Top 5 Salads for Non-Aficionados

Eating salad marks an obligation or punishment for some, especially this time of year when resolutions have yet to be broken. But there are some salads that are so good that even those who loathe their leafiness can get down with a few cherry tomatoes--as long as they share the bowl with some meat or cheese. Without further adieu, here are the top five salads in town for people whose take on veggies mirrors that of the average six-year-old.

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5. The Continental: U-District, 4549 University Way N.E., Greek salad

Everyone always rags on the U-District when it comes to food. I wish people could remember the difference between eating and dining. I spend the bulk of my time eating, personally, and this Greek restaurant on The Ave offers solid, well-priced food for those of us that grew up hitting the local Greek run all night diner after a night out. The traditional Greek salad--cucumber, tomato, olive and feta--is not a thing of transcendence. , the tomatoes aren't always in season, but it's crunchy, cheesy and salty and served ever so sweetly.

4. Matt's in the Market: Pike Place Market, 94 Pike St., Cobb Salad.

If they can't get devoured in one sitting, big salads are useless for the most part. Except when that salad is a Cobb salad. The Cobb at Matt's in the Market contains plent of the homerun elements of this classic: grilled chicken (herbed, packing lots of flavor), eggs (in this case deviled, hell yeah), bacon bacon bacon, nad avocado in abundance. The restaurant will kill me for saying so, but it's easily sharable, and Matt's gets a point for mellowing out the blue cheese quotient.

3. The Metropolitan Grill: Downtown, 820 2nd Ave., Caesar salad

First, let us hold one truth to be self-evident, that a caesar salad must possess a discernable amount of anchovy flavor. This little bit of umami is what makes the entire dish, the way it combines with the further umami of Reggiano Parmesan and the zip of lemon juice in the caesar's creamy dressing. Whiners from the anti-oily fish contingent have slowly degraded the caesar into a salad recognizable by croutons alone, rendering its dressing a flaccid excuse for ranch. But some restaurants hold fast to the classic, and The Met's version remains the city's standard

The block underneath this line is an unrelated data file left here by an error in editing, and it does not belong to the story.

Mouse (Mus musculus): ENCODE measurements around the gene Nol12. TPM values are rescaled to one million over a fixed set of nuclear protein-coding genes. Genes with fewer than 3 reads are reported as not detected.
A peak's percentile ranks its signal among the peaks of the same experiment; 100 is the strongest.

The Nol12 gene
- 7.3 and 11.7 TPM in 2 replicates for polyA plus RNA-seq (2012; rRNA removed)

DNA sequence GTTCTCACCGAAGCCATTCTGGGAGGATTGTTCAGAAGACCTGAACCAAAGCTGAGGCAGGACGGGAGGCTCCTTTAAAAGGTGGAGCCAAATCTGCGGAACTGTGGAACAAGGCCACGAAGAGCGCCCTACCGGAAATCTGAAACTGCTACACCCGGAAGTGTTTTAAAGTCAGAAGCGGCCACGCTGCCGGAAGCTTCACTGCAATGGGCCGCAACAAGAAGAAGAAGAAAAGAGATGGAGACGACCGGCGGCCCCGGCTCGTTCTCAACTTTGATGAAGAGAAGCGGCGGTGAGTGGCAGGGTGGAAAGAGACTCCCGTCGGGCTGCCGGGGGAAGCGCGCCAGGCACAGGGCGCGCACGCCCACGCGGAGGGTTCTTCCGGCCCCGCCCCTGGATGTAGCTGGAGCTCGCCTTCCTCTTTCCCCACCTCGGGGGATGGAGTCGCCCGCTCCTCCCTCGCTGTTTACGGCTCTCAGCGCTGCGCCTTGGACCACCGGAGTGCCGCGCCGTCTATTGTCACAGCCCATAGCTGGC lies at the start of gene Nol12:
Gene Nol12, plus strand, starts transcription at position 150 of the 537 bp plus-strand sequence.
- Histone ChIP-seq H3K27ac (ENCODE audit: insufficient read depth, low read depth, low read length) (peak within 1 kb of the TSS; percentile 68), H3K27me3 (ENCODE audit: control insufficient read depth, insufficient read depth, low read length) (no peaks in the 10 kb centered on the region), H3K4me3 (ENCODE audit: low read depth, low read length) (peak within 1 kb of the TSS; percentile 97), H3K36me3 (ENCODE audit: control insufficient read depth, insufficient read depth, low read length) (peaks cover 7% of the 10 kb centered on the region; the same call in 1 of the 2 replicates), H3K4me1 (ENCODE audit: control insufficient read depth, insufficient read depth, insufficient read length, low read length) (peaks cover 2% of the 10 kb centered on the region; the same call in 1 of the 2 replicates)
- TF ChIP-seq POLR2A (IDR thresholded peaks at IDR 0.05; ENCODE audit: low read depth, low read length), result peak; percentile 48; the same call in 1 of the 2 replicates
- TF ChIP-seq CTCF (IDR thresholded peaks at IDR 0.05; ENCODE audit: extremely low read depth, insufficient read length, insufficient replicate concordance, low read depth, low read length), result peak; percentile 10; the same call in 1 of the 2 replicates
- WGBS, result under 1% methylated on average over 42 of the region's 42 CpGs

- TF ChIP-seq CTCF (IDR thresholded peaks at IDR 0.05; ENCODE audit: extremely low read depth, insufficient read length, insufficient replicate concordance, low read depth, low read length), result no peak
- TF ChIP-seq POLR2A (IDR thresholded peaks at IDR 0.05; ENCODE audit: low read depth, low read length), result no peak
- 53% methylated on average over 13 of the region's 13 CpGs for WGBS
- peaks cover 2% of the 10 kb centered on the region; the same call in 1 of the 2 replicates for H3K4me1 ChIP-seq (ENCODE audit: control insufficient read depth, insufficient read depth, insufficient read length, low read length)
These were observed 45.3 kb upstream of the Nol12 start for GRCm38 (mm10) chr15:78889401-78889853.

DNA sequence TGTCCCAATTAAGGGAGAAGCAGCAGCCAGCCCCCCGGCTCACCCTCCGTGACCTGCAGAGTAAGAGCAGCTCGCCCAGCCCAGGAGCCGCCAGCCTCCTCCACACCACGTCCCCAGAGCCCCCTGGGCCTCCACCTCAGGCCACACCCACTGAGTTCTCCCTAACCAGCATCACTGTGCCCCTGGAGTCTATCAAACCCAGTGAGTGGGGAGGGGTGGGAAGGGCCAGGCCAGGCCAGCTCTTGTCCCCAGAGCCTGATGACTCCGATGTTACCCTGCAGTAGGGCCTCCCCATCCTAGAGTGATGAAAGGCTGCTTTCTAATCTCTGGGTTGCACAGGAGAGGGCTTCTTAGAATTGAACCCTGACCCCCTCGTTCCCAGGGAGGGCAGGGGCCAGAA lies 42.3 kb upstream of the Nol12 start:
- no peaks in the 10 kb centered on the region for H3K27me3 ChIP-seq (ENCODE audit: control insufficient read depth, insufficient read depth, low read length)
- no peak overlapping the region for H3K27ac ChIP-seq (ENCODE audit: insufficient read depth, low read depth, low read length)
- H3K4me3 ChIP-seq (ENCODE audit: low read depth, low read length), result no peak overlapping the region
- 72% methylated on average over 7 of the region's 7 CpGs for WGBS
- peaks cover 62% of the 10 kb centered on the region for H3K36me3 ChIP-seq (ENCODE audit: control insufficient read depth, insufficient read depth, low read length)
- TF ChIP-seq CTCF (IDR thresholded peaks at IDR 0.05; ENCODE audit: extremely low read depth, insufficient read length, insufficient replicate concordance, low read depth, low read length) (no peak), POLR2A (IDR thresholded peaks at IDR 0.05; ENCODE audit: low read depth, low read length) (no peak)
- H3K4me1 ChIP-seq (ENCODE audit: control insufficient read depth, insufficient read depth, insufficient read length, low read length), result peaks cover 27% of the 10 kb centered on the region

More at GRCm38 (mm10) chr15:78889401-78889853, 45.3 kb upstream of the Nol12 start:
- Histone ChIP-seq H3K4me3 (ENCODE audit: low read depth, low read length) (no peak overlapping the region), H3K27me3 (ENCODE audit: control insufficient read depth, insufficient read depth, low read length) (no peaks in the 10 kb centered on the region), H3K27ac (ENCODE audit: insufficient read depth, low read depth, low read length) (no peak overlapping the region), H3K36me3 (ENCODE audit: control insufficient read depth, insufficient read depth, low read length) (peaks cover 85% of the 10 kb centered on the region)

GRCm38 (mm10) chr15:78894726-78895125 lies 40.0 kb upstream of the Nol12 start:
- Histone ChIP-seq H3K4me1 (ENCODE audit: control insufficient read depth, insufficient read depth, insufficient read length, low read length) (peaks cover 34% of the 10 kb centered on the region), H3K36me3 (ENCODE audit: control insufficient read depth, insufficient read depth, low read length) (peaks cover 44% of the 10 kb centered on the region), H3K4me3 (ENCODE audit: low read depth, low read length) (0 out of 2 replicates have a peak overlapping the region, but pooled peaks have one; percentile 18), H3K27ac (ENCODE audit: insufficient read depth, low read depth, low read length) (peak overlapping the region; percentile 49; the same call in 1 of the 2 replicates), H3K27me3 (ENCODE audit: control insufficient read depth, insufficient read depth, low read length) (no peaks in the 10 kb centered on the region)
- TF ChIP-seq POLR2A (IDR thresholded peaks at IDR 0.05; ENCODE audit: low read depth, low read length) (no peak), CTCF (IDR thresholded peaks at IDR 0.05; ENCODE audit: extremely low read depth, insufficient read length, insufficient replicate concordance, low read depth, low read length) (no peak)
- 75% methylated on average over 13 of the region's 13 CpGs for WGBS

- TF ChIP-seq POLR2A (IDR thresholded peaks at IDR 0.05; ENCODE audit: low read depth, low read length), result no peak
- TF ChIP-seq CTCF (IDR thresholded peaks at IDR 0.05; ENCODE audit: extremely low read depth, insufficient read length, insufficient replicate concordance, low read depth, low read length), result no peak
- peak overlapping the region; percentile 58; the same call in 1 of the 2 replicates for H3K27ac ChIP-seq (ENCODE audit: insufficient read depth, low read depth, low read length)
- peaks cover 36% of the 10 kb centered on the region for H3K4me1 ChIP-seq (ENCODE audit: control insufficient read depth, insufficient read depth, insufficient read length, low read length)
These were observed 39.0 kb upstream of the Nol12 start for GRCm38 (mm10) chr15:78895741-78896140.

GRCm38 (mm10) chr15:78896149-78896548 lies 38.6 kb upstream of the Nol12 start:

2. Maneki Restaurant: International District, 304 6th Avenue S., Nightly salad special

Sit in the bar of Maneki, and you notice the handwritten signs for off-the-menu items, one of which is a mixed green salad complete with a perfectly lovely seasonal citrus vinaigrette, an afterthought of chopped vegetables, sunflower seeds and TWO kinds of fresh as can be sashimi. It costs less than a plain mixed green salad at any other restaurant downtown, and that should embarrass some people. Before any defensive retort, do you have a James Beard Award? Maneki does.

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1. Long Provincial: Downtown, 1201 2nd Ave., Green Papaya salad

The chicken is the preferred option over the prawns, but it doesn't matter as this classic Vietnamese salad is all about the crunch. The presentation is similar to a raw coleslaw and includes green papaya, carrot and jicama in a light soy dressing with peanuts. It reigns as one of the best things of 2009, eaten on the twilight of the hottest day of the year next to lazy, undulating jellyfish after returning home from a 10 hour flight to an empty refrigerator, and a parboiled cat. It almost tastes exactly that refreshing every other day of the year.

 
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